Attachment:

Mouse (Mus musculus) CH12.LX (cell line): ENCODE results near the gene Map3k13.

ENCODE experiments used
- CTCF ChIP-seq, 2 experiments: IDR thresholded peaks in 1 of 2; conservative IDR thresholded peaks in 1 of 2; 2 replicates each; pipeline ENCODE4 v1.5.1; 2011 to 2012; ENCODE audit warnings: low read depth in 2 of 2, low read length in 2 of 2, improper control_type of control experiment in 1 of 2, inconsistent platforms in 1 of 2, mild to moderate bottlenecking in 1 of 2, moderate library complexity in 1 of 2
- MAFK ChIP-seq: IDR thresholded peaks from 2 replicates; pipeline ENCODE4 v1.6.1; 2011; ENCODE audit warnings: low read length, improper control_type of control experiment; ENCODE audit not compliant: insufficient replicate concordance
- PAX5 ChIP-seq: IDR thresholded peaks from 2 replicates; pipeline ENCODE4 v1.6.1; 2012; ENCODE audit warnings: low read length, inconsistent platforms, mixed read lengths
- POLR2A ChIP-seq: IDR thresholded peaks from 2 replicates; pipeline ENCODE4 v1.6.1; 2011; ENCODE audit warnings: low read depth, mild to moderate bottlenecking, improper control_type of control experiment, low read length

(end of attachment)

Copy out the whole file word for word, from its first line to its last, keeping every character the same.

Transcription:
Mouse (Mus musculus) CH12.LX (cell line): ENCODE results near the gene Map3k13.

ENCODE experiments used
- CTCF ChIP-seq, 2 experiments: IDR thresholded peaks in 1 of 2; conservative IDR thresholded peaks in 1 of 2; 2 replicates each; pipeline ENCODE4 v1.5.1; 2011 to 2012; ENCODE audit warnings: low read depth in 2 of 2, low read length in 2 of 2, improper control_type of control experiment in 1 of 2, inconsistent platforms in 1 of 2, mild to moderate bottlenecking in 1 of 2, moderate library complexity in 1 of 2
- MAFK ChIP-seq: IDR thresholded peaks from 2 replicates; pipeline ENCODE4 v1.6.1; 2011; ENCODE audit warnings: low read length, improper control_type of control experiment; ENCODE audit not compliant: insufficient replicate concordance
- PAX5 ChIP-seq: IDR thresholded peaks from 2 replicates; pipeline ENCODE4 v1.6.1; 2012; ENCODE audit warnings: low read length, inconsistent platforms, mixed read lengths
- POLR2A ChIP-seq: IDR thresholded peaks from 2 replicates; pipeline ENCODE4 v1.6.1; 2011; ENCODE audit warnings: low read depth, mild to moderate bottlenecking, improper control_type of control experiment, low read length